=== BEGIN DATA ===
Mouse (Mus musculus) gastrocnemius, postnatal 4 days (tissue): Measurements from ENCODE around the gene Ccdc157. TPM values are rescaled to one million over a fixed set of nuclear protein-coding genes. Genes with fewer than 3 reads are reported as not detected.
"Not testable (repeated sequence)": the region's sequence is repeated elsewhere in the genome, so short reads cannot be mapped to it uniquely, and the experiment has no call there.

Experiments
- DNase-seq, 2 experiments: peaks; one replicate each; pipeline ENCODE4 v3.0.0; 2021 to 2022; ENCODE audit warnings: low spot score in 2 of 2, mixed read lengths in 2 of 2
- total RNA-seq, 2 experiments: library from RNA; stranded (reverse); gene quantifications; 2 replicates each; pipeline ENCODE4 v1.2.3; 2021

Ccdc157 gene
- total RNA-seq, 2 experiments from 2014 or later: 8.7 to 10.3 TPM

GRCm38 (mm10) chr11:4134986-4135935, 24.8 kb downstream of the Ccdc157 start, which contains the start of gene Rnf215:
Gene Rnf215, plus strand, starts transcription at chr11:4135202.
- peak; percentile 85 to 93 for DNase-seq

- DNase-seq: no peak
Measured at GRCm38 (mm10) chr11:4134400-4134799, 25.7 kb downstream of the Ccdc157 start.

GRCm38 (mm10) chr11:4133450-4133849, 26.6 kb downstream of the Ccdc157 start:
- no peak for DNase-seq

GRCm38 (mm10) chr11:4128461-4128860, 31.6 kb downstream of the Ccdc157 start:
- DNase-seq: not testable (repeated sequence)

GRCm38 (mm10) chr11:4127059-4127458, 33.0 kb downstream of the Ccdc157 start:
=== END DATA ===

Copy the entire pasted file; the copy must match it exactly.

Mouse (Mus musculus) gastrocnemius, postnatal 4 days (tissue): Measurements from ENCODE around the gene Ccdc157. TPM values are rescaled to one million over a fixed set of nuclear protein-coding genes. Genes with fewer than 3 reads are reported as not detected.
"Not testable (repeated sequence)": the region's sequence is repeated elsewhere in the genome, so short reads cannot be mapped to it uniquely, and the experiment has no call there.

Experiments
- DNase-seq, 2 experiments: peaks; one replicate each; pipeline ENCODE4 v3.0.0; 2021 to 2022; ENCODE audit warnings: low spot score in 2 of 2, mixed read lengths in 2 of 2
- total RNA-seq, 2 experiments: library from RNA; stranded (reverse); gene quantifications; 2 replicates each; pipeline ENCODE4 v1.2.3; 2021

Ccdc157 gene
- total RNA-seq, 2 experiments from 2014 or later: 8.7 to 10.3 TPM

GRCm38 (mm10) chr11:4134986-4135935, 24.8 kb downstream of the Ccdc157 start, which contains the start of gene Rnf215:
Gene Rnf215, plus strand, starts transcription at chr11:4135202.
- peak; percentile 85 to 93 for DNase-seq

- DNase-seq: no peak
Measured at GRCm38 (mm10) chr11:4134400-4134799, 25.7 kb downstream of the Ccdc157 start.

GRCm38 (mm10) chr11:4133450-4133849, 26.6 kb downstream of the Ccdc157 start:
- no peak for DNase-seq

GRCm38 (mm10) chr11:4128461-4128860, 31.6 kb downstream of the Ccdc157 start:
- DNase-seq: not testable (repeated sequence)

GRCm38 (mm10) chr11:4127059-4127458, 33.0 kb downstream of the Ccdc157 start: